How To Be A Great Coach

2P9G5217Train people well enough so they can leave. Treat them well enough they don’t want to.

Quote attributed to: Richard Branson

Okay, so now you a Marketing Manager. This means you are a very strong marketer who now has the responsibility to develop people’s skills. Now is the time to make an even broader impact on your organization.  This is not a time to be a super Brand Manager or to act like a deer caught in a car’s headlights.  It is time to step up to the plate and deliver.  Your people are counting on it.

Perhaps the best advice I have heard about this seminal moment in a marketer’s career was shared by one of my favorite P&G CEOs … John Pepper.

“Don’t think about coaching as completing projects, or checking off various activities or learning experiences, but rather as leaving the people you are responsible for…fundamentally stronger than before they reported to you.” John Pepper

Even though you are now busier than ever, you must spend time with your people, informally and formally and leverage your time to help develop the organization’s capability. Effectively using your coaching opportunities (meetings, 1:1’s, work and development plans, etc.) can make you a strong and sought out coach.

So how do you do that?

First: Create Coaching Touch Points

  1. Assess your Marketing and People Development capability. With the help of your direct manager, identify the biggest challenges and the most important gaps in your skill and knowledge base, and create a personal development plan to address these gaps.
  2. Carve out time frequently to Coach and Train your people. Use face to face meetings to help them develop the skills needed to succeed in the job. While it takes time to coach and teach, a skillful team is much more efficient/effective in the long run. Believe it or not (hopefully some of my previous reports will confirm this), at the end of every one-on-one meeting I would pull out a plaque that had the words “Training is Happening NOW” on it and set it on the table to signal that we were going to have a quick training session.  It wasn’t long before everybody knew I felt training was important and if they wanted to talk with me the quid pro quo was to be trained.
  3. Leverage the subject matter experts in your organization. You manage and work with people who have great skills/knowledge. Know your peers, resources, and expert networks. You don’t need to be the expert in everything, you simply need to ensure the people who work for you have access to learn from the experts.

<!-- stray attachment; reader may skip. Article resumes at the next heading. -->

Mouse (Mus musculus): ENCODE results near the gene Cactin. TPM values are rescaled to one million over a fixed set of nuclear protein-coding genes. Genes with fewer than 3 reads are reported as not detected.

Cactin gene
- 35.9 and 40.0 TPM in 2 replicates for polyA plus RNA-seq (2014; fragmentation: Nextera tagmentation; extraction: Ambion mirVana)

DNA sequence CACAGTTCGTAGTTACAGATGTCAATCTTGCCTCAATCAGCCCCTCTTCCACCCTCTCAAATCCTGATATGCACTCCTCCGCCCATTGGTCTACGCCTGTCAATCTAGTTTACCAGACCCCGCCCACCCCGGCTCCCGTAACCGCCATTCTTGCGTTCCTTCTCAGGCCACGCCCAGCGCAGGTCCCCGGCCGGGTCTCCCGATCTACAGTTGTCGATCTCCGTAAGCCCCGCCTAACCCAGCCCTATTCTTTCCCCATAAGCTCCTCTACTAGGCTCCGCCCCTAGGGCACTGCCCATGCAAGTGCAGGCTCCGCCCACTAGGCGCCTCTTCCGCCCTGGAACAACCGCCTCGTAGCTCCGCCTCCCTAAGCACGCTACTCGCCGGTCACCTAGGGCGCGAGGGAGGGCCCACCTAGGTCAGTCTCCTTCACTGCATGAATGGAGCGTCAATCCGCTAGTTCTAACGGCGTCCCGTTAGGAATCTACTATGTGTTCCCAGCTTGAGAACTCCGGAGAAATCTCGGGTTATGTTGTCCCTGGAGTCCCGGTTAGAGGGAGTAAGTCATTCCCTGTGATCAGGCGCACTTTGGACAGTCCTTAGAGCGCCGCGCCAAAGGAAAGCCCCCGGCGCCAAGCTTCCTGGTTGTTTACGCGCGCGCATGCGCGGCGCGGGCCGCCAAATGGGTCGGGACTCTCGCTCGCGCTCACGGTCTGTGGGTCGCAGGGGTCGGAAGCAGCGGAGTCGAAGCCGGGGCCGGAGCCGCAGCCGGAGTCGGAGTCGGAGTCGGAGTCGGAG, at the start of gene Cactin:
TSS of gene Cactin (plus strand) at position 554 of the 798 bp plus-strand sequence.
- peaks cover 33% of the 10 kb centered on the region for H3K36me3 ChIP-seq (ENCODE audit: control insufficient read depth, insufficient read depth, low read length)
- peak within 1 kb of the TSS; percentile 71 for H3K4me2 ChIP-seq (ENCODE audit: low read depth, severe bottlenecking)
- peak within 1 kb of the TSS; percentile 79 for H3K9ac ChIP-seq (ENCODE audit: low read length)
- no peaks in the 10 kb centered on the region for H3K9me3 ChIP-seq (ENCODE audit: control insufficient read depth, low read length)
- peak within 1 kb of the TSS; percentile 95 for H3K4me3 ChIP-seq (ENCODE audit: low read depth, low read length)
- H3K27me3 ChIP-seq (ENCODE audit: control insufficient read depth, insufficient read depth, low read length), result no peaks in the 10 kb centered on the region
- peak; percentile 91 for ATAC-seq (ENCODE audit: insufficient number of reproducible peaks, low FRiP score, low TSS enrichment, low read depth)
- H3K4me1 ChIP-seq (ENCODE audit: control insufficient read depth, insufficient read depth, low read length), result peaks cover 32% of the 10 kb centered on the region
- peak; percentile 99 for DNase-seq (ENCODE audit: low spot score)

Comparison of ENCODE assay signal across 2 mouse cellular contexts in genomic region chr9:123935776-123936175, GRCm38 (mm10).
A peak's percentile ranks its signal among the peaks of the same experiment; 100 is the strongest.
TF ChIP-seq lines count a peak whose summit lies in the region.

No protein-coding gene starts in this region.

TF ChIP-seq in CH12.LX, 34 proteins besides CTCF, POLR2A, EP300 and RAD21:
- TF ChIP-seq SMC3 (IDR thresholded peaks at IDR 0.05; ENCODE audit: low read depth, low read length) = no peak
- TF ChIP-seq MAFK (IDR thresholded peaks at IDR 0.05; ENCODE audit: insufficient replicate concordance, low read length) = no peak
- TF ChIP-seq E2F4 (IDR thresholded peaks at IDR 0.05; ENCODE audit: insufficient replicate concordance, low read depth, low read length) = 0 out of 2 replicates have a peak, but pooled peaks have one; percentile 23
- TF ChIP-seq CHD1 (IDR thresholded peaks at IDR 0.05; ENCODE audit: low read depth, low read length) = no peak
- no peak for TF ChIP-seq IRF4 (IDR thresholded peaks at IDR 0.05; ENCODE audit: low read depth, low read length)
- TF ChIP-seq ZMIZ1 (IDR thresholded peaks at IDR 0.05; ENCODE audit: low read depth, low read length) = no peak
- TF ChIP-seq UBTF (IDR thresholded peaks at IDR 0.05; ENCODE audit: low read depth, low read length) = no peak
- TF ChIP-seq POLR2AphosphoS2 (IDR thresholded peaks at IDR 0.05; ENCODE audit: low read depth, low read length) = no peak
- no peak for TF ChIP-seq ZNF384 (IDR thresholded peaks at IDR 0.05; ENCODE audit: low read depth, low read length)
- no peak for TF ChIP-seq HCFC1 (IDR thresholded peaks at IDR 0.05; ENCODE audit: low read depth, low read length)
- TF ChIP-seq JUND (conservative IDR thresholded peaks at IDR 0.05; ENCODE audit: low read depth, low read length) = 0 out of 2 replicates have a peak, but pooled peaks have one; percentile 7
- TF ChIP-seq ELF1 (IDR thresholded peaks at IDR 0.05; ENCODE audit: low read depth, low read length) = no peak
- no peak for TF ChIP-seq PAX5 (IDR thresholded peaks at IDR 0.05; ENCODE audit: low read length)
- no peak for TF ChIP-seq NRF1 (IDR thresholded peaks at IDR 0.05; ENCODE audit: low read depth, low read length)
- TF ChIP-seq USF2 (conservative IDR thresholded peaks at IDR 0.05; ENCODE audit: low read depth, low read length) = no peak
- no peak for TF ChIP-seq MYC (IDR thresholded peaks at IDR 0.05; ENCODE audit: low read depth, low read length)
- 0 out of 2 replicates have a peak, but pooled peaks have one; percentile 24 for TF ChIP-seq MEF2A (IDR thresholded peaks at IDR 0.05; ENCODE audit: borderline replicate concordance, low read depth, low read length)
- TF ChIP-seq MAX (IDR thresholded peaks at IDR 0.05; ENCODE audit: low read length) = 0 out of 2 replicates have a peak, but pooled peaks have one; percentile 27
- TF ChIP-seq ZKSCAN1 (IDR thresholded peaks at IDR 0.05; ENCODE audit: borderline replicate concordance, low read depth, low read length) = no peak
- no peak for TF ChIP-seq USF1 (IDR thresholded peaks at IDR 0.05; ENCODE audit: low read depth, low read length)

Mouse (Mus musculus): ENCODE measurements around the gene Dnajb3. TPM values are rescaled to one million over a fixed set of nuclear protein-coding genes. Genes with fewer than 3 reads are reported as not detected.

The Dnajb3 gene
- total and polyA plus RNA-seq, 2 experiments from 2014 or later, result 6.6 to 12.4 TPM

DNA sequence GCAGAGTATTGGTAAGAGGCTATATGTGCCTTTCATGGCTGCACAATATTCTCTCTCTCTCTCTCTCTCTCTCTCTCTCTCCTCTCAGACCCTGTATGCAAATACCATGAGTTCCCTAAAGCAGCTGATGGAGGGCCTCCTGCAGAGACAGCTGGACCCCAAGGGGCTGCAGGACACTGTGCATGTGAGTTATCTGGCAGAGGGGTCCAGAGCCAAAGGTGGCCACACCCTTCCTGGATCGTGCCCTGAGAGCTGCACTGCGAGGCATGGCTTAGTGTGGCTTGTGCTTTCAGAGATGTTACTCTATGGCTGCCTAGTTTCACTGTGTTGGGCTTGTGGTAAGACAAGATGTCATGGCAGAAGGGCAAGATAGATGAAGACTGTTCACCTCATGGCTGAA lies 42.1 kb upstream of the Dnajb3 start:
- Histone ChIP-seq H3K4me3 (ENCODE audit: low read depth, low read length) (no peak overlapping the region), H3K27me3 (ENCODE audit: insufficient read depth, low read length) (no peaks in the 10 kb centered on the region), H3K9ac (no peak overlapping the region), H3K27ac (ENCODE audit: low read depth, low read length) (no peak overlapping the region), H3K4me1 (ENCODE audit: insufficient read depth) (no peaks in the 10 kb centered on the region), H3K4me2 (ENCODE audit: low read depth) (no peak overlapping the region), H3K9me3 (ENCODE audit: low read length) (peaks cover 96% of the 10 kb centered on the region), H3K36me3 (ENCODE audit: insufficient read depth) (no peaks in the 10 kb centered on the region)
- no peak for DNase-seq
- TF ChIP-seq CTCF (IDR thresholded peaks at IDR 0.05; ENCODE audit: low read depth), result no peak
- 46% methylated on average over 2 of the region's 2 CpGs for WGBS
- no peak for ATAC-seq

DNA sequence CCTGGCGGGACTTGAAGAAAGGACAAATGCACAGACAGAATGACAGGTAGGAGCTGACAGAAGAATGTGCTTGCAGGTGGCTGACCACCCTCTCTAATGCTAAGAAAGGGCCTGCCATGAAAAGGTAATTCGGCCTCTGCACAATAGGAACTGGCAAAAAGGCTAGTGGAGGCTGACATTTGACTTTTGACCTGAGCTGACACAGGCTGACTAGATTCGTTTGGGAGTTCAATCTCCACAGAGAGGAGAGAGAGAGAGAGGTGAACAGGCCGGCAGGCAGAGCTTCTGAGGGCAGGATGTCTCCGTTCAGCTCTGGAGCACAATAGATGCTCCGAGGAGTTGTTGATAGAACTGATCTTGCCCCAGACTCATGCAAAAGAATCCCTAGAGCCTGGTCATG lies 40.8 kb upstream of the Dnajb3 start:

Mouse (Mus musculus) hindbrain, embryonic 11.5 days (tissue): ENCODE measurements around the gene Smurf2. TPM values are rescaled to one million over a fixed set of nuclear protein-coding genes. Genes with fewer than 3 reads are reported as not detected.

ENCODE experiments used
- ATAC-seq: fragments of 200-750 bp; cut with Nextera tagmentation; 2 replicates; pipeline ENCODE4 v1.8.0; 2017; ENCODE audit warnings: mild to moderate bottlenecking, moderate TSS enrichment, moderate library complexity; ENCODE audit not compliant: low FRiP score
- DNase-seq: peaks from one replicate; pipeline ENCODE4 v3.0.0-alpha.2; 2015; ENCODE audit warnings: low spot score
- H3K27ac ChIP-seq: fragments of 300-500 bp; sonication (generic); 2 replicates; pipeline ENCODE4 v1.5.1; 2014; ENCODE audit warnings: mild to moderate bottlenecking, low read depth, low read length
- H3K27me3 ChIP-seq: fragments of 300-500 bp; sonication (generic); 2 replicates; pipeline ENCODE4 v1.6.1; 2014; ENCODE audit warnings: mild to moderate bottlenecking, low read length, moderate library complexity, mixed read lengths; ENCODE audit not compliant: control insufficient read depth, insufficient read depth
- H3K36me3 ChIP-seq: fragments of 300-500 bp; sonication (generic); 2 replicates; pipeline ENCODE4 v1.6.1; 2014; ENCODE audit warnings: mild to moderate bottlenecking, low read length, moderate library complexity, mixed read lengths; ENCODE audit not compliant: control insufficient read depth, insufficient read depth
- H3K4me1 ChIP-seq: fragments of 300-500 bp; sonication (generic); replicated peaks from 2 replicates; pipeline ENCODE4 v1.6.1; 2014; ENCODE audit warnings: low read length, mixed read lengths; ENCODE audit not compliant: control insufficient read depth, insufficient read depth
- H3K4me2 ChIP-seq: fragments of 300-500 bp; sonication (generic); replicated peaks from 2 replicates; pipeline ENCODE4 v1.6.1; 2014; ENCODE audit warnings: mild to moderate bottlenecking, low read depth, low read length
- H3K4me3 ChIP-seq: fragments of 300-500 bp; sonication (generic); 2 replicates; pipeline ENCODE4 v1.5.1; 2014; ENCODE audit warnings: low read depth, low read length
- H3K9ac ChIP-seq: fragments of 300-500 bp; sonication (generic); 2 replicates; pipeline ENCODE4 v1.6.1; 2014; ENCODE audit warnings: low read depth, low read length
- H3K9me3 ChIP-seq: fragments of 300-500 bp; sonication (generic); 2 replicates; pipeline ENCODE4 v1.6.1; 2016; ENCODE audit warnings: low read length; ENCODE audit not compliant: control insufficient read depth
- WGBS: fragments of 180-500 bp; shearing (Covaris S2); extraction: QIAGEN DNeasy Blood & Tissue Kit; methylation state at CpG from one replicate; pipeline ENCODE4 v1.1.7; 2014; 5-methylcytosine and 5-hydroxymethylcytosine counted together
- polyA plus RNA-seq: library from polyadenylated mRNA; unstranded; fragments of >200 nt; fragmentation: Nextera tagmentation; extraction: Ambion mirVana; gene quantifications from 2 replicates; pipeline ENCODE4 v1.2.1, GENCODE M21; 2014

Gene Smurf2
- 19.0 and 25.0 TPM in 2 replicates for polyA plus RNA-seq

Second: Always Remember:

  • You are only as good as your people.  You get credit for what they do, good or bad. So, nurture them, treat them as an asset and encourage their continued growth.
  • You can use all the tools you have available to develop mastery in others. At every opportunity ensure you are building your people’s skills.  Take the time to explain the why behind, not just the what of their work.
  • You need to be  a visible role model. Make your own personal development a priority and your people will make it their priority as well.  Walk the talk.

Third: Hold Formal Coaching Meetings

Consider holding formal 1:1 meeting with each of your people to evaluate their training needs.  This is not a substitute for hands-on training, but rather a supplement to it.

Before The Meeting:

  • Schedule time with your people – – on-going and consistent.
  • Make the meeting a priority and be ready to invest in them. No phone calls, no emails.
  • Ask individuals to bring their thoughts on personal development opportunities..

In The Meeting Follow This Process:

Step 1 – Review Results to Create Learning Insights

  • Ask the individual to share their results (past week, past month, past quarter) and have him/her assess their progress.
    • Compliment him/her on their successes and improvements.
    • Probe into what he/she believed “worked” that enabled them to be successful? What didn’t work? (Let him/her provide the answers. Remember, your job is to ask the right questions to stretch his/her thinking).
    • Ask him/her what specific skills were used in order to be effective? Which skills were not so effective? What should be the course correction as they move to the next project? Here is the key question to ask: What did you learn?

Step 2 – Determine What Else Needs to be Learned

  • Ask the individual to assess where he/she needs additional coaching (i.e. specific marketing mastery area) based on where projects are headed.
    • Identify the resources (including experts) available to help develop skills or set up a specific 1:1 coaching session to invest quality time focused entirely on the identified skill outage. If the opportunity exists for several individuals within your organization, establish and lead a group coaching session where participants can learn from each other.

Step 3 – Summary & Commitment

  • Ask him/her to summarize the meeting: top 3-4 key insights or learning.
  • Agree together on action steps and secure a real commitment to deliver.
  • Express confidence in his/her abilities and offer your personal support.
  • Set up the next 1:1 on your calendars.

Discussion

I hope the above advice is helpful to you.  To be a great leader, you have to be great at developing the capability and capacity of your organization.  I’d love your thoughts (or questions) on the above coaching process.  I can assure you it works.  But, I also know the press of daily crises make it challenging to execute.  It has to be a personal priority or it won’t get done.  Commit to the development of your people and your career will prosper.

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